Writers’ Federation of New Brunswick celebrates 30 years with WordSpring
Bursting balloons, step-dancing and open-mic readings celebrate authors
How does an organization celebrate 30 years?
Gwen Martin, executive director of the Writers’ Federation of New Brunswick (WFNB) says it should be with Tchaikovsky’s 1812 Overture accompanied by a full volley of cannons. But since the May 22-24 anniversary event was held in Moncton, which like all municipalities has noise bylaws; cannons were nixed and replaced with balloons.
Orchestrated by Martin, members popped balloons at one minute intervals, keeping time with the soaring overture that filled The Four Points by Sheraton hotel for Friday’s opening of WordSpring, setting the tone for book launches, storytelling and the reading of ‘purple-ish prose’ from the Moncton Times of 1890, a nod to the city’s own anniversary. On Saturday there were professional skills-based workshops, roundtable discussions, a Blue Pencil Café where writers brought their work-in-progress for one-on-one sessions and the annual general meeting.
While annual general meetings are typically boring at best, this was an exception with groundbreaking initiatives announced including plans to publish an anthology of writing by youth and a mentorship program, which outgoing president Rayanne Brennan says she “truly believes will help create the next generation of New Brunswick authors. When I became president five years ago, I went on road trips and asked members how we could be of service and over and over again I heard how important mentorship would be to them, how they would like an opportunity to learn from an established author. So it’s taken a few years but this past winter we had our first pairing between established poet Alan Cooper and emerging writer Jane Simpson.”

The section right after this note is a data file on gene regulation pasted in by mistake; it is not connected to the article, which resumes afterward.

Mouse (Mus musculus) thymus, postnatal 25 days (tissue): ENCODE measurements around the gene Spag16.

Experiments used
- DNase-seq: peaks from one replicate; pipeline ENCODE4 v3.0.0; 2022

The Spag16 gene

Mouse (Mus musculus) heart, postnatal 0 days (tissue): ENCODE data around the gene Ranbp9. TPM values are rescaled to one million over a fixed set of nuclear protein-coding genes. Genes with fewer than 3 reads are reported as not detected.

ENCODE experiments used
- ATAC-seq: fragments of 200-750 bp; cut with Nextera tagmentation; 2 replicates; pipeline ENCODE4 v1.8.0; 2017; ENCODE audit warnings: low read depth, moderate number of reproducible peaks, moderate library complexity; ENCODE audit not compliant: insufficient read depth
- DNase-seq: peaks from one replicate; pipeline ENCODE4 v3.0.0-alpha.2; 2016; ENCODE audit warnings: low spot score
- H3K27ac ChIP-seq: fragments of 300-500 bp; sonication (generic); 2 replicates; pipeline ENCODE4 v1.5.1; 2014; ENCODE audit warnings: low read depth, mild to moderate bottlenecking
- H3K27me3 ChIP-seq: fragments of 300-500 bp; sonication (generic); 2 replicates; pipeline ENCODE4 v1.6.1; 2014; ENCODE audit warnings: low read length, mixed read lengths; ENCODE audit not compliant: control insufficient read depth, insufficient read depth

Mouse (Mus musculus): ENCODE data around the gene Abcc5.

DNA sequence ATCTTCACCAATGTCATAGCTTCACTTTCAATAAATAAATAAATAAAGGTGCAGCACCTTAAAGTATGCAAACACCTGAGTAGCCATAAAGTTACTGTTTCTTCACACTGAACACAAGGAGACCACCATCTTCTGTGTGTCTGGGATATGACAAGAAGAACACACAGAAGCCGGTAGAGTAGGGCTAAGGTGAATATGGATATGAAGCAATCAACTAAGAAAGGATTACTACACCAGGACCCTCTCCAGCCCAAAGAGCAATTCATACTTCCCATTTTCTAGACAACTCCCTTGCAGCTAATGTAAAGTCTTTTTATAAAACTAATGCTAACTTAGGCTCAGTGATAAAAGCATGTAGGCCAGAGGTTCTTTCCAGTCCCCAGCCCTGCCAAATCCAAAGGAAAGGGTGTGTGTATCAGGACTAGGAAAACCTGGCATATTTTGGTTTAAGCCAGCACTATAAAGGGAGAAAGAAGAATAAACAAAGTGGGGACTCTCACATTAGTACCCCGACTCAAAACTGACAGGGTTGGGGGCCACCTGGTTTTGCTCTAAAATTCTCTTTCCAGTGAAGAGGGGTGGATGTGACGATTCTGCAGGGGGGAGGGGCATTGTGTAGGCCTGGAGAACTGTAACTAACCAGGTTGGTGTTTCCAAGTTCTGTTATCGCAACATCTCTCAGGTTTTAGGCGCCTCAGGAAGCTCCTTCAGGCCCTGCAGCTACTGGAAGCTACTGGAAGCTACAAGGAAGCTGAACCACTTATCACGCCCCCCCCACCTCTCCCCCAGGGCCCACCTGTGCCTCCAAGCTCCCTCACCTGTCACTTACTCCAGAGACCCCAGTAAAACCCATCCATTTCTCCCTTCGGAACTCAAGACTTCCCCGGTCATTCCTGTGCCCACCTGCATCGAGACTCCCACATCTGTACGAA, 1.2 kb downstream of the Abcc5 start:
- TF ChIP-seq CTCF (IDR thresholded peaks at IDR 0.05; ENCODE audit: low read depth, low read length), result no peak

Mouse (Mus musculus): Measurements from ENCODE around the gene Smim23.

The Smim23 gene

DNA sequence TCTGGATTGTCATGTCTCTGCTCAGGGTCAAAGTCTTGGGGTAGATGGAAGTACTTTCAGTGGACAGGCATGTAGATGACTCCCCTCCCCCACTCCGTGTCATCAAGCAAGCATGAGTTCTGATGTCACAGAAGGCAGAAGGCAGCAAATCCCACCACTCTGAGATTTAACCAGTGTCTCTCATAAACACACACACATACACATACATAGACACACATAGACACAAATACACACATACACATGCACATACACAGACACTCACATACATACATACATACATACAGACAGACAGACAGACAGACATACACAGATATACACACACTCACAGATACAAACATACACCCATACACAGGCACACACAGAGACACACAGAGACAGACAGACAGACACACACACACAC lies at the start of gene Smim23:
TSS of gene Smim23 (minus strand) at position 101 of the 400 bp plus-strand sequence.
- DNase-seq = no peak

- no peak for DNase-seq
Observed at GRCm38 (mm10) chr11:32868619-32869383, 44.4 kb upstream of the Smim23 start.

Highlights of Saturday’s Literary Soirée included author Anne Emery on writing mysteries (Lying for a Living); the high energy fiddling and step-dancing of Martha Pitre and readings by first and second place winners of the 2015 WFNB Writing Competition. “Of the total 177 entries received, 51 were from youth when previously we only had eight or 10,” Brennan noted, paying credit to WFNB’s Writers in the Schools Program, funded by the province’s education department, “and growing by leaps and bounds.”
When events wrapped up with Sunday morning brunch and open mic readings downtown at the Olde Triangle Irish Alehouse, members agreed the quality of the 2015 edition of WordSpring was unsurpassed and WFNB stronger than ever. But seven months ago it was a different story when both the newly appointed part-time executive director and the recently elected president resigned – the executive director to accept a full-time position and the president because of an over-loaded schedule.
Stepping into the void, past president Rayanne Brennan took charge and with the board of directors’ blessing, invited director Gwen Martin to accept the executive director’s position. “And it was Gwen who righted our ship and set her on course,” said Brennan at the annual general meeting where her words were drowned out by applause. Although everyone was clapping, no one was clapping louder than founding member and novelist Nancy Bauer who has watched membership grow from 10 in 1985 to an all-time high of 268. With that kind of strength she, newly elected president Warren Redman and all New Brunswick writers can now face the future with confidence.
Editor’s Note: In the interests of disclosure, we would like to note that the author of this piece is a member of the Writers Federation of New Brunswick and the Professional Writers Association of Canada.